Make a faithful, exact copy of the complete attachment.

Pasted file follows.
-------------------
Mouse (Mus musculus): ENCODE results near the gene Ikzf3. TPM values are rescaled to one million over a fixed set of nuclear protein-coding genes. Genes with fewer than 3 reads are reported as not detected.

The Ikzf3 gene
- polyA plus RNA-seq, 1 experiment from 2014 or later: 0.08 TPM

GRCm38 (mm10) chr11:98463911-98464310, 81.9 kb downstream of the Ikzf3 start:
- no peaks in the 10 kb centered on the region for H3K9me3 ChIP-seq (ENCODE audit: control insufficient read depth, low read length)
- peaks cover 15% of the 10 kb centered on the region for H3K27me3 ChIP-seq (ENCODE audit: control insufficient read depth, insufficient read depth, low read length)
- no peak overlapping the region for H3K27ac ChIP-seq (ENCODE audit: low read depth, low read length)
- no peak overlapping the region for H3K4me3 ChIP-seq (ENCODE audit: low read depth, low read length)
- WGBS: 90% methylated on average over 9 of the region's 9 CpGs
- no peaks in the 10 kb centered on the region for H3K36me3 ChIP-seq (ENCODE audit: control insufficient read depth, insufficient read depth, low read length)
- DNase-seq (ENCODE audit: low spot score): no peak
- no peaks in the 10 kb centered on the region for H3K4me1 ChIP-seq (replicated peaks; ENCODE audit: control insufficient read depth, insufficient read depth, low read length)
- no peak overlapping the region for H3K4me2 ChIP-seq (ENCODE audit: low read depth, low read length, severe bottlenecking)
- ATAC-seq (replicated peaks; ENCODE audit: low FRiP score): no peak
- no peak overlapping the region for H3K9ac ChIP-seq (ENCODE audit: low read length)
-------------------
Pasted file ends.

Mouse (Mus musculus): ENCODE results near the gene Ikzf3. TPM values are rescaled to one million over a fixed set of nuclear protein-coding genes. Genes with fewer than 3 reads are reported as not detected.

The Ikzf3 gene
- polyA plus RNA-seq, 1 experiment from 2014 or later: 0.08 TPM

GRCm38 (mm10) chr11:98463911-98464310, 81.9 kb downstream of the Ikzf3 start:
- no peaks in the 10 kb centered on the region for H3K9me3 ChIP-seq (ENCODE audit: control insufficient read depth, low read length)
- peaks cover 15% of the 10 kb centered on the region for H3K27me3 ChIP-seq (ENCODE audit: control insufficient read depth, insufficient read depth, low read length)
- no peak overlapping the region for H3K27ac ChIP-seq (ENCODE audit: low read depth, low read length)
- no peak overlapping the region for H3K4me3 ChIP-seq (ENCODE audit: low read depth, low read length)
- WGBS: 90% methylated on average over 9 of the region's 9 CpGs
- no peaks in the 10 kb centered on the region for H3K36me3 ChIP-seq (ENCODE audit: control insufficient read depth, insufficient read depth, low read length)
- DNase-seq (ENCODE audit: low spot score): no peak
- no peaks in the 10 kb centered on the region for H3K4me1 ChIP-seq (replicated peaks; ENCODE audit: control insufficient read depth, insufficient read depth, low read length)
- no peak overlapping the region for H3K4me2 ChIP-seq (ENCODE audit: low read depth, low read length, severe bottlenecking)
- ATAC-seq (replicated peaks; ENCODE audit: low FRiP score): no peak
- no peak overlapping the region for H3K9ac ChIP-seq (ENCODE audit: low read length)